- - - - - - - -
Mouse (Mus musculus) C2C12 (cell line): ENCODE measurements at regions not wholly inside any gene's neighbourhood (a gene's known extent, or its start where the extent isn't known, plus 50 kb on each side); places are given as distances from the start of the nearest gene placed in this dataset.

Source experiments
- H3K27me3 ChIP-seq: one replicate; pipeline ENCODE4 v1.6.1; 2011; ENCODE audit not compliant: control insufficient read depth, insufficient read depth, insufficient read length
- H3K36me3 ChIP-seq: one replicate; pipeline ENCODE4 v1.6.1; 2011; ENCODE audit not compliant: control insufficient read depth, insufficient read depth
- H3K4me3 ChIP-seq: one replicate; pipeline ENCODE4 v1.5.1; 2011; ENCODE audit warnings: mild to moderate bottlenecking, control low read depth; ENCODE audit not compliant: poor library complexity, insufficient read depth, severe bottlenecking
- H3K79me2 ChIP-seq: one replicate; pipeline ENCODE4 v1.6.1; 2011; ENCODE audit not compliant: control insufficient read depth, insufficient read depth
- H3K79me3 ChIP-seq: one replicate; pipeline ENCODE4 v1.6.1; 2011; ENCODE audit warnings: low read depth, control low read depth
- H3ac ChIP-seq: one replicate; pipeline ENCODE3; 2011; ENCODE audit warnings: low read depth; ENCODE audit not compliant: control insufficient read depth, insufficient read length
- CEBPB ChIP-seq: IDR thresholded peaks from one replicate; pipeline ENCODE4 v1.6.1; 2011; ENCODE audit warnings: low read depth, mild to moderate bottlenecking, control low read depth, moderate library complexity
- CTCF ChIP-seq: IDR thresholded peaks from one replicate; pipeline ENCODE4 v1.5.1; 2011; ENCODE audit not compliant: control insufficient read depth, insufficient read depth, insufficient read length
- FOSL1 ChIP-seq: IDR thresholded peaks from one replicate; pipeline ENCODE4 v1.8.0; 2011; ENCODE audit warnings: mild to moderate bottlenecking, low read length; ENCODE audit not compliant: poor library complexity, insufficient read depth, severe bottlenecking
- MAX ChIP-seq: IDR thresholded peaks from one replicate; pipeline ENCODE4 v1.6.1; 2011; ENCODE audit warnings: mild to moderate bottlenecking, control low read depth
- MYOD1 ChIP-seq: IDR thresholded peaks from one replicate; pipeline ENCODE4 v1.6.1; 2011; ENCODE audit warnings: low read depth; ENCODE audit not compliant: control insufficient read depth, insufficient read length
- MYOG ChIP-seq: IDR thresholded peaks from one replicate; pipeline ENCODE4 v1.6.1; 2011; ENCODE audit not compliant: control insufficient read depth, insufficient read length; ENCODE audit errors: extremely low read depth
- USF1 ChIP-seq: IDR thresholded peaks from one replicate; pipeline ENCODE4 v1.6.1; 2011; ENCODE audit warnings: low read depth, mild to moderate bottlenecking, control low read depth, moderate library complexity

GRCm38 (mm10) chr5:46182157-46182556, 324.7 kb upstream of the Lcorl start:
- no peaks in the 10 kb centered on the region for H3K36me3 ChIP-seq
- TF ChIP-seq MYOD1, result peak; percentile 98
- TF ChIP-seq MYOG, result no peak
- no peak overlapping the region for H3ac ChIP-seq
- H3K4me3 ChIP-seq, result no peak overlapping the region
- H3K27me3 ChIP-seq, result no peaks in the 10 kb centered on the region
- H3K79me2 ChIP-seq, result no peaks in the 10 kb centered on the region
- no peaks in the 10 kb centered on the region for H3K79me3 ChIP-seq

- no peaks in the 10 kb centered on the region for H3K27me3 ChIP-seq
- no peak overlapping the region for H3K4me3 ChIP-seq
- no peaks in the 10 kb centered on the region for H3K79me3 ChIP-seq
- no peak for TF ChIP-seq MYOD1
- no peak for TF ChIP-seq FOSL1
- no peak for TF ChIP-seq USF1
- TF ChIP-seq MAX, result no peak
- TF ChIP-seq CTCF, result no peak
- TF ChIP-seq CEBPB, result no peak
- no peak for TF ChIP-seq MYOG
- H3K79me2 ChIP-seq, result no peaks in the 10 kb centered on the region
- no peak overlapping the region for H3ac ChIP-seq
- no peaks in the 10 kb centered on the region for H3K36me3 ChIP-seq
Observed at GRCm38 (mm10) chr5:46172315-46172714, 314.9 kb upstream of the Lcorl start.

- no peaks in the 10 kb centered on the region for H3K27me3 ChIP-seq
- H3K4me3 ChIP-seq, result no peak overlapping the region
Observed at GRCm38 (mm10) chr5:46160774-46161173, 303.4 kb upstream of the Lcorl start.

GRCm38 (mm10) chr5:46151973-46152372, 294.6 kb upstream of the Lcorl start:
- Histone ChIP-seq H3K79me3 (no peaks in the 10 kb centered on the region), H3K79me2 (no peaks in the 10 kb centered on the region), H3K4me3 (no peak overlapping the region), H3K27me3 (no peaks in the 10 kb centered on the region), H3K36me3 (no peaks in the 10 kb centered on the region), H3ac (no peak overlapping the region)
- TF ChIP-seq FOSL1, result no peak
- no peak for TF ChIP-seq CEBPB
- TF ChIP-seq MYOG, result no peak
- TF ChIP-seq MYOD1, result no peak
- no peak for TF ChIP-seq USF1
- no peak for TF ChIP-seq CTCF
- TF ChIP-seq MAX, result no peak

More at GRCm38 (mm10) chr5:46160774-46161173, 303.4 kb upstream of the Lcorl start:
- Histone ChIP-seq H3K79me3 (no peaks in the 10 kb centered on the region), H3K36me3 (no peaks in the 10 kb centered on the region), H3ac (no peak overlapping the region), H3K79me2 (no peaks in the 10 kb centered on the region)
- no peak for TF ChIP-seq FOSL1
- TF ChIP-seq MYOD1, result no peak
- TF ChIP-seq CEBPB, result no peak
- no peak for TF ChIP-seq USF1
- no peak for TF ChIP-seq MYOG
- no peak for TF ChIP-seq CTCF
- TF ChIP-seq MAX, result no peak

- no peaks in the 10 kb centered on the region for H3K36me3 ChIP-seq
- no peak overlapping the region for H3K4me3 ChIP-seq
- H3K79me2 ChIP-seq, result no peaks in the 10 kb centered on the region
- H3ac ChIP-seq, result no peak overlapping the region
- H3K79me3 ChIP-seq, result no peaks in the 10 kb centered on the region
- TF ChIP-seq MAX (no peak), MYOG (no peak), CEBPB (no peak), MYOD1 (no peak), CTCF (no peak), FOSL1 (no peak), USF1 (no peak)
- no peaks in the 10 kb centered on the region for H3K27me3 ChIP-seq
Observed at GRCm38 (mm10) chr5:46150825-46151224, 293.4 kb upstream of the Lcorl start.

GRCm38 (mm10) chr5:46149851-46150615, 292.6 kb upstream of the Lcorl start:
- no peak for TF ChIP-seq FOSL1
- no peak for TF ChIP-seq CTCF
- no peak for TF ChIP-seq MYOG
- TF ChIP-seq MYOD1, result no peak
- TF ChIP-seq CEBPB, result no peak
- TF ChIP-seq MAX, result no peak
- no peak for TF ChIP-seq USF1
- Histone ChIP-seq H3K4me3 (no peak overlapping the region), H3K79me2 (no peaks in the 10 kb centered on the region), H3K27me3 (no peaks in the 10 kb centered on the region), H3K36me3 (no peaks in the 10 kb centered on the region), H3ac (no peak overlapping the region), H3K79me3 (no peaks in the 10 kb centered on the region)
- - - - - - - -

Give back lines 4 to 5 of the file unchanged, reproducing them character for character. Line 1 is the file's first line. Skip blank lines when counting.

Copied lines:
- H3K36me3 ChIP-seq: one replicate; pipeline ENCODE4 v1.6.1; 2011; ENCODE audit not compliant: control insufficient read depth, insufficient read depth
- H3K4me3 ChIP-seq: one replicate; pipeline ENCODE4 v1.5.1; 2011; ENCODE audit warnings: mild to moderate bottlenecking, control low read depth; ENCODE audit not compliant: poor library complexity, insufficient read depth, severe bottlenecking